To take up the noble Lord's points, of the 33 states covering East and Western Europe, North Africa and the Middle East which have signed the convention, 10 have already ratified, and my understanding is that when 15 have ratified, we shall be able to implement the convention. On the question of the effect of Clause 2 (2) and (3), I should perhaps explain in some detail, not the power providing for Orders in Council to certify reservations made by member states (which, the noble Lord will know, simply establishes the position in the United Kingdom) but the effect of the reservations themselves. Under paragraph 3 of Article 12 of the convention, referred to in Clause 2 (2) (a), a member state may decline to apply all or part of the provisions giving access to an arbitration tribunal in the event of a dispute. There is no question of the United Kingdom declining to apply this provision. A dispute between the United Kingdom and a member state that reserved under Article 12 paragraph 1 would have to be settled by the normal diplomatic processes. Under paragraph 2 (a), disputes between the transport undertakings would be settled by the normal inter-railway processes using the Central Office administrative machinery. In the final event, the railway would have recourse to the courts.

Under paragraph 2 (b)—disputes between transport undertakings and users for any journey begun or ended in the United Kingdom—there should be no problem, since liability is shared between all railways forming part of a journey. The British user may simply take the appropriate action against the British Railways Board, who would deal as they normally would with other parties to the dispute. Even without the simpler procedure for settling disputes under arbitration, users are guaranteed their rights under the convention through the normal legal processes. Under paragraph 2(c)—disputes between users—a United Kingdom resident would have the normal legal remedies through the courts.

Article 3 of Appendix A to the convention permits member states not to apply the convention's provisions dealing with the railway's liability for personal accidents to its own nationals or residents. There can be no question of any member state opting out for nationals of other countries. The United Kingdom itself has no intention of reserving under this provision, and therefore I do not foresee any problems.

The noble Lord's final point on Clause 2 related to the suspension of the uniform rules under Article 20 of the convention. This provides that the uniform rules should be suspended one month after coming into force of any amendment to the convention for traffic with and between member states which have neither ratified the protocol nor notified the Central Office that they will apply the amendments. In practice, the General Assembly would not decide to bring an amendment into force before all the important transit countries, such as Germany, had ratified or notified; thus, we believe that no problem will arise. Should a peripheral country fail to ratify, however, the practical approach might have to be that the railway issuing a CIV ticket or CIM document would explain to the passenger or consingee that the rules applied only as far as the border of the country of destination and that therefore extra insurance provision might be necessary.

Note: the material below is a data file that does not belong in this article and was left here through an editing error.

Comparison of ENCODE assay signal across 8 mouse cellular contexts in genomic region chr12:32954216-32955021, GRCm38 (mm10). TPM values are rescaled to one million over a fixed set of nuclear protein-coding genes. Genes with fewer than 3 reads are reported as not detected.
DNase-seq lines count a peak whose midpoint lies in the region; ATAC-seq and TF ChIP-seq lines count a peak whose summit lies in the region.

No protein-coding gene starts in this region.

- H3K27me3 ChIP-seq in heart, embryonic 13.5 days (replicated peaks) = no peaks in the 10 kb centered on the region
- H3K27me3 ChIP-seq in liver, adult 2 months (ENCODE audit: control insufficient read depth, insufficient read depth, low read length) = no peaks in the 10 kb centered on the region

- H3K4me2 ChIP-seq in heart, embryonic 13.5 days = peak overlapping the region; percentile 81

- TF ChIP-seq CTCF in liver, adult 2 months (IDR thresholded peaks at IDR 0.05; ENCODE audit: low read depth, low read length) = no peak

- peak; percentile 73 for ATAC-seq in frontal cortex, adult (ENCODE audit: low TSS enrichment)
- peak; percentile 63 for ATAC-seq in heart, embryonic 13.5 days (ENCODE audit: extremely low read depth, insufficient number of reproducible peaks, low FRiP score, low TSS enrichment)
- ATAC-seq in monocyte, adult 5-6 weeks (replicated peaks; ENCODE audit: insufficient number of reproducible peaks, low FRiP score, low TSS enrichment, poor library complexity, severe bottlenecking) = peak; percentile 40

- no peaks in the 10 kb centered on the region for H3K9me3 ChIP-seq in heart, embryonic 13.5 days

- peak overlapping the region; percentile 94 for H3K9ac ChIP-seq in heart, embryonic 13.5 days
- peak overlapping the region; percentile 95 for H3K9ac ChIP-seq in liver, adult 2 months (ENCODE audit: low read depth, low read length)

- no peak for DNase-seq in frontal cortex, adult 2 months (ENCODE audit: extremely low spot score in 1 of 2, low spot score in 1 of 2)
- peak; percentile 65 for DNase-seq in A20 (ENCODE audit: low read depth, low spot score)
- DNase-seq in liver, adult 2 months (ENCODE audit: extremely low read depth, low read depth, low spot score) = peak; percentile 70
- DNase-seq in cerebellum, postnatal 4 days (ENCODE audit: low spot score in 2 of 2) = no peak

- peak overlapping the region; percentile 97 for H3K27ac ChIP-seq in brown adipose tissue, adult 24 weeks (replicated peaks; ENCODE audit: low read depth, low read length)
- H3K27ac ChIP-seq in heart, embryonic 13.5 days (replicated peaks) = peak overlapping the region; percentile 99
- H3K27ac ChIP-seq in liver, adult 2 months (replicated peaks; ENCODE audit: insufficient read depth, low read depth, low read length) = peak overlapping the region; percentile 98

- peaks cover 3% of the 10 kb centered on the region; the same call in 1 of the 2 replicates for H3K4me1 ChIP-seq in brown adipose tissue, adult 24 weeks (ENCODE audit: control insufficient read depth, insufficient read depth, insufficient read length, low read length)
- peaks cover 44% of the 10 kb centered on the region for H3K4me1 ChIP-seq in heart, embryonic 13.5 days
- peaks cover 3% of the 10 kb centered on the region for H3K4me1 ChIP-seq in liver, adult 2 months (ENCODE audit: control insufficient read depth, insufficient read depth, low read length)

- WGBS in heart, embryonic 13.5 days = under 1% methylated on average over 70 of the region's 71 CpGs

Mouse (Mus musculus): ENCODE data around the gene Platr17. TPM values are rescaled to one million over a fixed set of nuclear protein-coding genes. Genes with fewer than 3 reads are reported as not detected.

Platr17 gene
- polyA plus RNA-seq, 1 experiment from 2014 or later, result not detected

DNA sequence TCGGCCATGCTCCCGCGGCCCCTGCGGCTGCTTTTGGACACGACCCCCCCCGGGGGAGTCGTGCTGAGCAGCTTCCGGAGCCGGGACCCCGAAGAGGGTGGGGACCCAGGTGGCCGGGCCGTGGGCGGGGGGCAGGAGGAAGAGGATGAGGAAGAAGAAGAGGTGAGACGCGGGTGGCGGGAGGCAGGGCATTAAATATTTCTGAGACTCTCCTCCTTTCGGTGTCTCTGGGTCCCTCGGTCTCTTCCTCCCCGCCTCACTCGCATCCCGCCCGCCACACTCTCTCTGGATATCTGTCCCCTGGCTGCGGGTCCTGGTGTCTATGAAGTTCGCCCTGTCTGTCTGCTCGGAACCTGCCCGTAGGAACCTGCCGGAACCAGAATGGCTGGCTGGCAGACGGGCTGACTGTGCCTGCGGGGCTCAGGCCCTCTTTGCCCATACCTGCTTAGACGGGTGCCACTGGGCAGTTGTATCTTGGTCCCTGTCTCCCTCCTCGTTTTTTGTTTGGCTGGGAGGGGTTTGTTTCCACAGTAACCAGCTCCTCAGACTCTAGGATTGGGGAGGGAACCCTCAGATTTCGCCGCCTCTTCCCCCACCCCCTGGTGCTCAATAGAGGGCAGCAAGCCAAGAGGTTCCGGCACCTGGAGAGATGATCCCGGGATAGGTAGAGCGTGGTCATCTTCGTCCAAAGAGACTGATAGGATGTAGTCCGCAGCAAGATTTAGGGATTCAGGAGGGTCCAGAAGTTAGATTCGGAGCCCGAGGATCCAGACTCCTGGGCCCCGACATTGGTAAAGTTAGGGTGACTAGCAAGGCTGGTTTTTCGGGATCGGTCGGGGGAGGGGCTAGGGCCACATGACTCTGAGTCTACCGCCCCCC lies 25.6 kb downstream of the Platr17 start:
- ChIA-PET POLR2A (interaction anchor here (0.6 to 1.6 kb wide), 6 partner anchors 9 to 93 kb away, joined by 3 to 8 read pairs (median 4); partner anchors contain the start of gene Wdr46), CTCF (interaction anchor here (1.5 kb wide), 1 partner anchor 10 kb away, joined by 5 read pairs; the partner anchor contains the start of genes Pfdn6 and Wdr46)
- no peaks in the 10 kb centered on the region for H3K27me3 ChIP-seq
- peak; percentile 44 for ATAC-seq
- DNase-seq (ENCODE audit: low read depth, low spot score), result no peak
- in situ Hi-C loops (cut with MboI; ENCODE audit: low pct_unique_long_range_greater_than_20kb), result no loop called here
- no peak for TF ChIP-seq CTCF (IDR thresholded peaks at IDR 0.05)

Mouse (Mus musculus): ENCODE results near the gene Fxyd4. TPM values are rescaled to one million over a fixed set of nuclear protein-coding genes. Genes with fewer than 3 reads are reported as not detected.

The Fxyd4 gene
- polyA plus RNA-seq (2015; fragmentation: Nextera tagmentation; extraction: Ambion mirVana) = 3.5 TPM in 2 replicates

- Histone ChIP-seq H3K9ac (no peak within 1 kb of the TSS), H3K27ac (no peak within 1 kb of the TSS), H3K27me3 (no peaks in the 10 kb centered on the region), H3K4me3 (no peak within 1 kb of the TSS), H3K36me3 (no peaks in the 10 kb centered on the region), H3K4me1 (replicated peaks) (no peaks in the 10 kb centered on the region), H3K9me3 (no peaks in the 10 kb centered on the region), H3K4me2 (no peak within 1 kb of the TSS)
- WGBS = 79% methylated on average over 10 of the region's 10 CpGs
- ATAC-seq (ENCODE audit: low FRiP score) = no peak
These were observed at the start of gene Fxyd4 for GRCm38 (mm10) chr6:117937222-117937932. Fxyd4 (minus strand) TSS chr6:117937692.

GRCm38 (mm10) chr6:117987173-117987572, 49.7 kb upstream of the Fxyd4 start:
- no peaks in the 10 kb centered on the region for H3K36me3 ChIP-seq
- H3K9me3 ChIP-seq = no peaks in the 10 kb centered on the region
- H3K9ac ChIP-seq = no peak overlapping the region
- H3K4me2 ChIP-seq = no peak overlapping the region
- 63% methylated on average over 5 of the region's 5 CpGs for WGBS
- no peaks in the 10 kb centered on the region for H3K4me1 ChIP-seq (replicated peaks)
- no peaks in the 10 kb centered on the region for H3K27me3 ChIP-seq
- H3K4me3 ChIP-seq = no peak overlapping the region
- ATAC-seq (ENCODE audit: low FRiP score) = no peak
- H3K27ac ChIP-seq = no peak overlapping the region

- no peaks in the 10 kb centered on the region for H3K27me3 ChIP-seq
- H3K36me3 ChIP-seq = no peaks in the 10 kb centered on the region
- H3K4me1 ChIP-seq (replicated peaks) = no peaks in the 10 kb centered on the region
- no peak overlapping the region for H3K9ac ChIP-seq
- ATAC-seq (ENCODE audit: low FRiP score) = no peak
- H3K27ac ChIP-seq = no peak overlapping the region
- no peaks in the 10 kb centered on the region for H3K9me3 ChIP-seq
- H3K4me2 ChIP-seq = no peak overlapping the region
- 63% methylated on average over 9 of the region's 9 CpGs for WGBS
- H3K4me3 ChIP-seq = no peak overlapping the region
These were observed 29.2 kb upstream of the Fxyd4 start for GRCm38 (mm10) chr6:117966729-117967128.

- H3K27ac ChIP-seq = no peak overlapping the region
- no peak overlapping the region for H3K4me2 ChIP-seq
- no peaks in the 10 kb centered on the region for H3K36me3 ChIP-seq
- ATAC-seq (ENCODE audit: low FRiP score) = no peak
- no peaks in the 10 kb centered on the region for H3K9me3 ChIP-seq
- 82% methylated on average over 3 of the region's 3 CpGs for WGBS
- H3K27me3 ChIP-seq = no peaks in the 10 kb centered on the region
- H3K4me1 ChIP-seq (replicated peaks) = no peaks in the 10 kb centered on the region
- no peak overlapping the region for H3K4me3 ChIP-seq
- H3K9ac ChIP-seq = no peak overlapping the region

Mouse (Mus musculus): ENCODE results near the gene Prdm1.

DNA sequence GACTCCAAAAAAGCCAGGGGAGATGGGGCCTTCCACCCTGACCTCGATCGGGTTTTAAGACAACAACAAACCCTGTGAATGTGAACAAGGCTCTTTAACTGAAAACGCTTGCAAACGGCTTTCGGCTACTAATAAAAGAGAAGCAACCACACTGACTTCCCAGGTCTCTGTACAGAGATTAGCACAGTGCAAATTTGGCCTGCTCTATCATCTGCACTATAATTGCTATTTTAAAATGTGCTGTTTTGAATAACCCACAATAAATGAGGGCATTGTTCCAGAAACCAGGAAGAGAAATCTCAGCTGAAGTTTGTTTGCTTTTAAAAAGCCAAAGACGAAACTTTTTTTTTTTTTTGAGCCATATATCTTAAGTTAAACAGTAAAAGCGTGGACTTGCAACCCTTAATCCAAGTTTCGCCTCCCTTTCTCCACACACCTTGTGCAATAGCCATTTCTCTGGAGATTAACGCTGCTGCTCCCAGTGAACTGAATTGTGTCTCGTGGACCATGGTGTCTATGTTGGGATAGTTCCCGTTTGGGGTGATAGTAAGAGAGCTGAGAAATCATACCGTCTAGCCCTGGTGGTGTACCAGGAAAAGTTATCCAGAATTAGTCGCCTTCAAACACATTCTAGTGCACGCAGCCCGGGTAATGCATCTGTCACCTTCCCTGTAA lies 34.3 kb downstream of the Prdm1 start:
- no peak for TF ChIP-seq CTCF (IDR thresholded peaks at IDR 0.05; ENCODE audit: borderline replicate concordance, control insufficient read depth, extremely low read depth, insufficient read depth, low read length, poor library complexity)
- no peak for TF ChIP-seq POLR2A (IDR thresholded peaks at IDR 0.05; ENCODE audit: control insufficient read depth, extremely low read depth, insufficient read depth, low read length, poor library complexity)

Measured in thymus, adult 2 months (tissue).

Turning to the point made by the noble Lord, Lord Underhill, regarding Clause 5(4), about certificates issued to determine the current sterling value of an International Monetary Fund drawing right, I have to say that the level of fee to be charged for a certificate has not yet been determined, but I can assure the noble Lord that we shall take the greatest care to ensure that in arriving at a figure the term "reasonable" would be properly interpreted, and would take full account of the circumstances in which, and the type of person by whom, such a certificate might be sought.

The noble Lord also asked about the inspection of luggage under the convention. As he has observed, in the United Kingdom a passenger may only be required to open his luggage in the presence of a constable. This is an additional safeguard to the convention itself. which permits railway staff to require the luggage to be opened, and. in the absence of the owner, requires only the presence of two witnesses unconnected with the railway. Outside the United Kingdom a British traveller will be subject to the laws of the country that he is in and the provisions of the convention. The provision in the convention will apply in all member states, and may be supplemented, but not replaced, by provisions in national law. I am sure that the noble Lord, Lord Underhill, will accept that the convention itself provides a basic safeguard and that, beyond that, British travellers must expect to be subject to the laws of whichever country they are visiting.

So far Scotland is concerned, the provisions for damages following fatal accidents on the railway in Scotland are different from those for England and Wales, reflecting the differences in the Scots and English law on damages, but the effects of the provisions in each jurisdiction are very similar. Both prevent a dependant who can bring an action under the convention for financial loss following the death of a passenger, from also bringing an action under existing national law. Both allow a court, in assessing damages in an action under the convention, to disregard certain benefits accruing to the dependant. Both relax the respective systems' rules on multiplicity of actions and allow the courts to take into account damages awarded under the convention when assessing damages in actions under existing law.

The main difference between the provisions lies in the difference between a "loss of society" award in the Scottish provisions and a "bereavement" award in the English provisions. In both cases the right to claim these awards is reserved notwithstanding that action may have been taken under the convention; and the principle behind the two is the same. But the terms are somewhat different. Both restrict claims to members of the deceased's immediate family; in Scotland for the loss of the benefit he might have been expected to gain from the deceased's society and guidance". and in England for "bereavement". But the English legislation defines the immediate family and provides a financial limit of £3,500 to the awards, variable by negative resolution of both Houses, which the Scottish legislation does not. Your Lordships will appreciate that that reflects differences between English and Scottish law, rather than different policies.

So far as discussions with British Rail and the Northern Ireland Railway are concerned, I understand that they are entirely happy with the convention and therefore with the Bill. I am grateful to the noble Lord for his helpful contribution, and I hope that I have answered his queries satisfactorily. I commend the Bill to the House.

On Question, Bill read a second time and committed to a Committee of the Whole House.